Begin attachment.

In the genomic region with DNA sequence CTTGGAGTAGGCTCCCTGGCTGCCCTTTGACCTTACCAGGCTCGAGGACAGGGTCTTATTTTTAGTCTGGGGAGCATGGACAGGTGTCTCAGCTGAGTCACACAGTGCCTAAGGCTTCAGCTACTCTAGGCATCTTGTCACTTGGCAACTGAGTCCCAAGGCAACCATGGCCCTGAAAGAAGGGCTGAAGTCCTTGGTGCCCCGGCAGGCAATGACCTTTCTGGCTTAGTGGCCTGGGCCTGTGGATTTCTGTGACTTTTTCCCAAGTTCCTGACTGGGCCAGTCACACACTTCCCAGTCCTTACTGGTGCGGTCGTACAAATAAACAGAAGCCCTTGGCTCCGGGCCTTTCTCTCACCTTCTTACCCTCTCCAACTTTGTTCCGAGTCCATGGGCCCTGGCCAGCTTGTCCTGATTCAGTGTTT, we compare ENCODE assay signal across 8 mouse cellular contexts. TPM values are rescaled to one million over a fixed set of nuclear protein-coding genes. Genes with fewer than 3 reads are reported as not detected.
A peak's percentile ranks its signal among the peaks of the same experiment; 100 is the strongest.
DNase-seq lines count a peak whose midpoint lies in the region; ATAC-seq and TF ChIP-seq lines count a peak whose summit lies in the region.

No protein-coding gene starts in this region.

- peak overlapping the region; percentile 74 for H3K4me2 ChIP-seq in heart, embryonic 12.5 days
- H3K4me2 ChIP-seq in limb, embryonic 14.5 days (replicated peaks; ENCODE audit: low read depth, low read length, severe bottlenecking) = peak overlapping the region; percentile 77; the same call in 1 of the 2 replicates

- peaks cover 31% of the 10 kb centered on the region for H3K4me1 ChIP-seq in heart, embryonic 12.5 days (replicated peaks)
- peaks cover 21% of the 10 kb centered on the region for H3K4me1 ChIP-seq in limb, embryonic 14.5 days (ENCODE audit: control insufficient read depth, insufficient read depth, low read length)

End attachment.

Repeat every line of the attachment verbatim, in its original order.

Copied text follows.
In the genomic region with DNA sequence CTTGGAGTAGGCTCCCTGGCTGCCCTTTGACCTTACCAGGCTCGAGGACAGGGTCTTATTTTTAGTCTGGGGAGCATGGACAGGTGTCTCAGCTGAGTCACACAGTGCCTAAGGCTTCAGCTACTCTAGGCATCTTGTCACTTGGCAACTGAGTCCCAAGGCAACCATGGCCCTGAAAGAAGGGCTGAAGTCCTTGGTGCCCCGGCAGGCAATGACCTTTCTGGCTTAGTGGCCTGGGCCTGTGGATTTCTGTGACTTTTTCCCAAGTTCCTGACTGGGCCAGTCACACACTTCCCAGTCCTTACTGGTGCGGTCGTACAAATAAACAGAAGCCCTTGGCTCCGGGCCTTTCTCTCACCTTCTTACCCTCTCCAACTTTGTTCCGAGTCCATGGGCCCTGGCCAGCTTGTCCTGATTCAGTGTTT, we compare ENCODE assay signal across 8 mouse cellular contexts. TPM values are rescaled to one million over a fixed set of nuclear protein-coding genes. Genes with fewer than 3 reads are reported as not detected.
A peak's percentile ranks its signal among the peaks of the same experiment; 100 is the strongest.
DNase-seq lines count a peak whose midpoint lies in the region; ATAC-seq and TF ChIP-seq lines count a peak whose summit lies in the region.

No protein-coding gene starts in this region.

- peak overlapping the region; percentile 74 for H3K4me2 ChIP-seq in heart, embryonic 12.5 days
- H3K4me2 ChIP-seq in limb, embryonic 14.5 days (replicated peaks; ENCODE audit: low read depth, low read length, severe bottlenecking) = peak overlapping the region; percentile 77; the same call in 1 of the 2 replicates

- peaks cover 31% of the 10 kb centered on the region for H3K4me1 ChIP-seq in heart, embryonic 12.5 days (replicated peaks)
- peaks cover 21% of the 10 kb centered on the region for H3K4me1 ChIP-seq in limb, embryonic 14.5 days (ENCODE audit: control insufficient read depth, insufficient read depth, low read length)